ANNAPOLIS, Md. (AP) — The pay rate for social workers who help the developmentally disabled has become a roadblock for the minimum wage bill and legislators hope to reach a resolution in a meeting with the governor's staff Thursday.
Those service jobs are so demanding that paying near-minimum wage would be unjust, said Sen. Thomas Middleton, D-Charles, who chairs the Finance Committee. He said the wages for those state workers should be kept at a rate above the legal minimum, and that not giving them a little more money would lead to more turnover and affect quality of service.
"You've got to remember, these aren't people that are working in restaurants," he said. "It's 24-7 with a lot of these folks."
Those workers need state training and may even need nursing certification or other designations. Middleton said he expected to reach a compromise Thursday but won't move the minimum wage bill before it's fixed.
Middleton said Gov. Martin O'Malley's office is concerned with the cost. By 2017, this could top $80 million yearly for the pay raise Middleton has in mind. This assumes a staff of roughly 11,300 full-time workers and 5,500 part-time workers, as estimated by the Maryland Association of Community Services. Under O'Malley's plan to raise the minimum wage to $10.10 an hour, Middleton's proposal means paying $3.54 more per hour above minimum wage.
Middleton said Del. Guy Guzzone, D-Howard, will also attend the meeting with two members of O'Malley's staff.
The state and federal governments fund workers to help the disabled with grocery shopping, housekeeping, bathing and other basic tasks. Independent agencies hire the workers, and the state reimburses $9.82 an hour for each person, said Laura Howell, executive director of the Maryland Association of Community Services.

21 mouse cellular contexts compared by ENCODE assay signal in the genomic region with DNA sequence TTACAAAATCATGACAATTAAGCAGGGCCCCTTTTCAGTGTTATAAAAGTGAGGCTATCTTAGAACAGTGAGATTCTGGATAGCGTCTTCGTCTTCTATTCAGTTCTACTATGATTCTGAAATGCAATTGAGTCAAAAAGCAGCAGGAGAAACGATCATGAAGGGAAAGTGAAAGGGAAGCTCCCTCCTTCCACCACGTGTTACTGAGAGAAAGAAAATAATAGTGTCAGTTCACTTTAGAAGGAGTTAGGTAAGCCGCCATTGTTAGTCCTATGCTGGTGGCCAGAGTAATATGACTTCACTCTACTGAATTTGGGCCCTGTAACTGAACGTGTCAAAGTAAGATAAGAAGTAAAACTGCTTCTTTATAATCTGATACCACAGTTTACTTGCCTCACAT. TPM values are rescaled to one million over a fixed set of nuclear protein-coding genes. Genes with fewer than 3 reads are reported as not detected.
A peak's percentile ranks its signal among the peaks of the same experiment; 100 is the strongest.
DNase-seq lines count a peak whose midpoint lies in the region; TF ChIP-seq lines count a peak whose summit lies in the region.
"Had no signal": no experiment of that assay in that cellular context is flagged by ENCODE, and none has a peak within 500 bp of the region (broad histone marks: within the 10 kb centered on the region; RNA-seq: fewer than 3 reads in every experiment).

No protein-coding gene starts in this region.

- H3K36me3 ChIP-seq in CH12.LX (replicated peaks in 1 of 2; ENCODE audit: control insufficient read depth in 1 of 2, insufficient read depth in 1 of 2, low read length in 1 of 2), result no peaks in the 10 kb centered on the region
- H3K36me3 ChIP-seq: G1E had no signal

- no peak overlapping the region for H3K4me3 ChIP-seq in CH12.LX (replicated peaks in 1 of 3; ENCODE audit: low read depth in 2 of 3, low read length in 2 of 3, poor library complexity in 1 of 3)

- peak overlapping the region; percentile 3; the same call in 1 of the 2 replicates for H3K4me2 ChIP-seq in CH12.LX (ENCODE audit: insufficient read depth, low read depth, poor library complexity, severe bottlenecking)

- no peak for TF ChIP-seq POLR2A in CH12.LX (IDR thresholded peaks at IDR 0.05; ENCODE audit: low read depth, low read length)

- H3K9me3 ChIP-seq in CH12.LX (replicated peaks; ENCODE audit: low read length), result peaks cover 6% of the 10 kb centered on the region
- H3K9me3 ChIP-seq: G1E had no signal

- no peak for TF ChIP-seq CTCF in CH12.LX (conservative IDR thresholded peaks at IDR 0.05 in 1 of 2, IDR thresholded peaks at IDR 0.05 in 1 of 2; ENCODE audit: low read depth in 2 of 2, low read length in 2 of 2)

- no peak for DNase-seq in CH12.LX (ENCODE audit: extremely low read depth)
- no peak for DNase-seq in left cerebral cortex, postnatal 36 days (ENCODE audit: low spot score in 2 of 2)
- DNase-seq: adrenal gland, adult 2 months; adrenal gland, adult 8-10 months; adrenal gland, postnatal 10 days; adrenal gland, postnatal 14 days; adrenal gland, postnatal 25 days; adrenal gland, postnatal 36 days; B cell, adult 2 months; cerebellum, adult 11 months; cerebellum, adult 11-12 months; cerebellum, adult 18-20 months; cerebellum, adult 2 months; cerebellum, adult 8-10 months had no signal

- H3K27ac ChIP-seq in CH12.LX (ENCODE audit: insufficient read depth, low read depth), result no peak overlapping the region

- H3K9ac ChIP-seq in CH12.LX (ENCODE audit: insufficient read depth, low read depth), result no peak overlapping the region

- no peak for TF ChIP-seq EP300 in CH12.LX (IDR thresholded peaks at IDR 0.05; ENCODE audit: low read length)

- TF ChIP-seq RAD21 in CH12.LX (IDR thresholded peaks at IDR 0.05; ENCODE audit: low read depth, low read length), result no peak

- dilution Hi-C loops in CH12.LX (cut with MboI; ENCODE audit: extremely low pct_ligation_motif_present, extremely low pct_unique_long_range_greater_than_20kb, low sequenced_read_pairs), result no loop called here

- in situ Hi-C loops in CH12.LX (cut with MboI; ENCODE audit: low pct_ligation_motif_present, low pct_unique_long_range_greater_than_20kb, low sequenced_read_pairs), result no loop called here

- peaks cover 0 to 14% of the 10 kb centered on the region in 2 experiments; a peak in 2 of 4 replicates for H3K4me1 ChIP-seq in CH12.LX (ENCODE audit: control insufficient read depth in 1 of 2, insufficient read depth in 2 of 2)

The agencies pool this money and pay workers $8 to $12 an hour, depending on seniority, Howell said.
Early in this year's minimum wage debate, Howell's department asked lawmakers to raise the reimbursement rate to 150 percent of minimum wage. In light of the state's financial situation, they later agreed 135 percent would suffice, as it would keep the current ratio intact.
"At a minimum, we want to make sure that we don't lose ground," Howell said.
The minimum wage bill passed by the House had no such provision. But the Senate version is still lingering in the Finance Committee until it's resolved.
Howell said agencies like to retain workers as long as possible. They help patients with intimate physical tasks, and they become friends to those who are lonely or grieving.
But the turnover rate is also higher than managers would like. It can require overtime hours, weekend and holiday work and complex medical decisions with life-or-death consequences. Staffers sometimes leave for lower-paying jobs just to avoid the stress.
"If these become minimum wage jobs, we won't be able to compete," Howell said.
She said this affects about 11,300 full-time employees and 5,500 part-timers.
As it is, Maryland saves money by helping these patients at home instead of keeping them in institutions, Middleton said. And the support staff make considerably less than state employees who do the same jobs.
The Finance Committee plans to discuss the minimum wage bill again next week.